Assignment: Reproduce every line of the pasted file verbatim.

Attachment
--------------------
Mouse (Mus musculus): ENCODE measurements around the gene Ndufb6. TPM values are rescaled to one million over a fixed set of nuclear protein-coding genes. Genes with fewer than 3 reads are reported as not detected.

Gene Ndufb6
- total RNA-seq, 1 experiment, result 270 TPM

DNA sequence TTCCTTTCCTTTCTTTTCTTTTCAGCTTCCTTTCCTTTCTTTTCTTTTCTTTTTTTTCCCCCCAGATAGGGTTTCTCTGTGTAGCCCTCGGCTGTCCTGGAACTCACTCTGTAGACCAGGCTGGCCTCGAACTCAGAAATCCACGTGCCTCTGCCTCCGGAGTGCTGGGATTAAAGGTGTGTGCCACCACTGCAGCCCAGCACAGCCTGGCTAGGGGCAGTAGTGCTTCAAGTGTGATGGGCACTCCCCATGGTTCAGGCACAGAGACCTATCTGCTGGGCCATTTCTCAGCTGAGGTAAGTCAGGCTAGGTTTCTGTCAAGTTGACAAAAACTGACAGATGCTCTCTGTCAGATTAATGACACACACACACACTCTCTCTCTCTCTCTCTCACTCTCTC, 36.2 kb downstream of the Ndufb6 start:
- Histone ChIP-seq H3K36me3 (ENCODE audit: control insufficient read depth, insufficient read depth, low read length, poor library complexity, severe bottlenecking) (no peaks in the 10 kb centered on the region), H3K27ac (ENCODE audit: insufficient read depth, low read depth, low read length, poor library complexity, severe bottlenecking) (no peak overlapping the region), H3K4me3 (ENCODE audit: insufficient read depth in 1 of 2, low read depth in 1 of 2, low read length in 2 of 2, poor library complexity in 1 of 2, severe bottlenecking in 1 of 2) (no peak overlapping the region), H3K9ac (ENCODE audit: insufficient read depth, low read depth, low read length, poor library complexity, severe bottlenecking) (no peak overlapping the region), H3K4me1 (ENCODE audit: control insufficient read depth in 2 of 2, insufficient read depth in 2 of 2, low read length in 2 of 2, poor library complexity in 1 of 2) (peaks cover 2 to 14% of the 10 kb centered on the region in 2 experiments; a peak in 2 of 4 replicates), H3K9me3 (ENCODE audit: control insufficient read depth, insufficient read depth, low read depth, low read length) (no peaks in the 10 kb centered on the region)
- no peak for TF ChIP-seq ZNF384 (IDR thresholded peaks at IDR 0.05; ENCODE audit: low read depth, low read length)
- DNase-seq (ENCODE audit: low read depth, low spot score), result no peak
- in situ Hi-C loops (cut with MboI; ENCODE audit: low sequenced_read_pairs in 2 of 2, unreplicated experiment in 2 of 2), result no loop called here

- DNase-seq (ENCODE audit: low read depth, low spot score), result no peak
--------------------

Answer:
Mouse (Mus musculus): ENCODE measurements around the gene Ndufb6. TPM values are rescaled to one million over a fixed set of nuclear protein-coding genes. Genes with fewer than 3 reads are reported as not detected.

Gene Ndufb6
- total RNA-seq, 1 experiment, result 270 TPM

DNA sequence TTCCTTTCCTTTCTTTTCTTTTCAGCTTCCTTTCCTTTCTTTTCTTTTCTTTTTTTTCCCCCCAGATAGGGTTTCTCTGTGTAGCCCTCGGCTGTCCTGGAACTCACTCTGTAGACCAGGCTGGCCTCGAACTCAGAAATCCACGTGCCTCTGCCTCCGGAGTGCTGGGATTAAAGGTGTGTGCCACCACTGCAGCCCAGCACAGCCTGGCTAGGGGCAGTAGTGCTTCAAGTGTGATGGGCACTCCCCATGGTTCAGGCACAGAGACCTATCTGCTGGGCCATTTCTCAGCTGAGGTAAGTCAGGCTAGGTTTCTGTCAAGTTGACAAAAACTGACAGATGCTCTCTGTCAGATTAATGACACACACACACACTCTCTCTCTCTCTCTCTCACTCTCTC, 36.2 kb downstream of the Ndufb6 start:
- Histone ChIP-seq H3K36me3 (ENCODE audit: control insufficient read depth, insufficient read depth, low read length, poor library complexity, severe bottlenecking) (no peaks in the 10 kb centered on the region), H3K27ac (ENCODE audit: insufficient read depth, low read depth, low read length, poor library complexity, severe bottlenecking) (no peak overlapping the region), H3K4me3 (ENCODE audit: insufficient read depth in 1 of 2, low read depth in 1 of 2, low read length in 2 of 2, poor library complexity in 1 of 2, severe bottlenecking in 1 of 2) (no peak overlapping the region), H3K9ac (ENCODE audit: insufficient read depth, low read depth, low read length, poor library complexity, severe bottlenecking) (no peak overlapping the region), H3K4me1 (ENCODE audit: control insufficient read depth in 2 of 2, insufficient read depth in 2 of 2, low read length in 2 of 2, poor library complexity in 1 of 2) (peaks cover 2 to 14% of the 10 kb centered on the region in 2 experiments; a peak in 2 of 4 replicates), H3K9me3 (ENCODE audit: control insufficient read depth, insufficient read depth, low read depth, low read length) (no peaks in the 10 kb centered on the region)
- no peak for TF ChIP-seq ZNF384 (IDR thresholded peaks at IDR 0.05; ENCODE audit: low read depth, low read length)
- DNase-seq (ENCODE audit: low read depth, low spot score), result no peak
- in situ Hi-C loops (cut with MboI; ENCODE audit: low sequenced_read_pairs in 2 of 2, unreplicated experiment in 2 of 2), result no loop called here

- DNase-seq (ENCODE audit: low read depth, low spot score), result no peak